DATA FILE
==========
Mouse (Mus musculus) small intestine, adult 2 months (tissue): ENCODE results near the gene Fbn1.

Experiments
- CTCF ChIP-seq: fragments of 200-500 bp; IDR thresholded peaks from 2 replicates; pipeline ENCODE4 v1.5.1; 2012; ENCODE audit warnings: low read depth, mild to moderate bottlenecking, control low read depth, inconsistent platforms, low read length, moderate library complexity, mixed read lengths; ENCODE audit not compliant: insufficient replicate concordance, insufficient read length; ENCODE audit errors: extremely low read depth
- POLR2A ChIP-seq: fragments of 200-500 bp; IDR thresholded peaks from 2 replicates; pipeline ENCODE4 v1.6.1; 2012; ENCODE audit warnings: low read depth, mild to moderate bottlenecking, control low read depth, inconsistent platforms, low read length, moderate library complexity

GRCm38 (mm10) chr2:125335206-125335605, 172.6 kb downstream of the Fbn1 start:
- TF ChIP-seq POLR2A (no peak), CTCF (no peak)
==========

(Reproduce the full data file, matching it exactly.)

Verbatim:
Mouse (Mus musculus) small intestine, adult 2 months (tissue): ENCODE results near the gene Fbn1.

Experiments
- CTCF ChIP-seq: fragments of 200-500 bp; IDR thresholded peaks from 2 replicates; pipeline ENCODE4 v1.5.1; 2012; ENCODE audit warnings: low read depth, mild to moderate bottlenecking, control low read depth, inconsistent platforms, low read length, moderate library complexity, mixed read lengths; ENCODE audit not compliant: insufficient replicate concordance, insufficient read length; ENCODE audit errors: extremely low read depth
- POLR2A ChIP-seq: fragments of 200-500 bp; IDR thresholded peaks from 2 replicates; pipeline ENCODE4 v1.6.1; 2012; ENCODE audit warnings: low read depth, mild to moderate bottlenecking, control low read depth, inconsistent platforms, low read length, moderate library complexity

GRCm38 (mm10) chr2:125335206-125335605, 172.6 kb downstream of the Fbn1 start:
- TF ChIP-seq POLR2A (no peak), CTCF (no peak)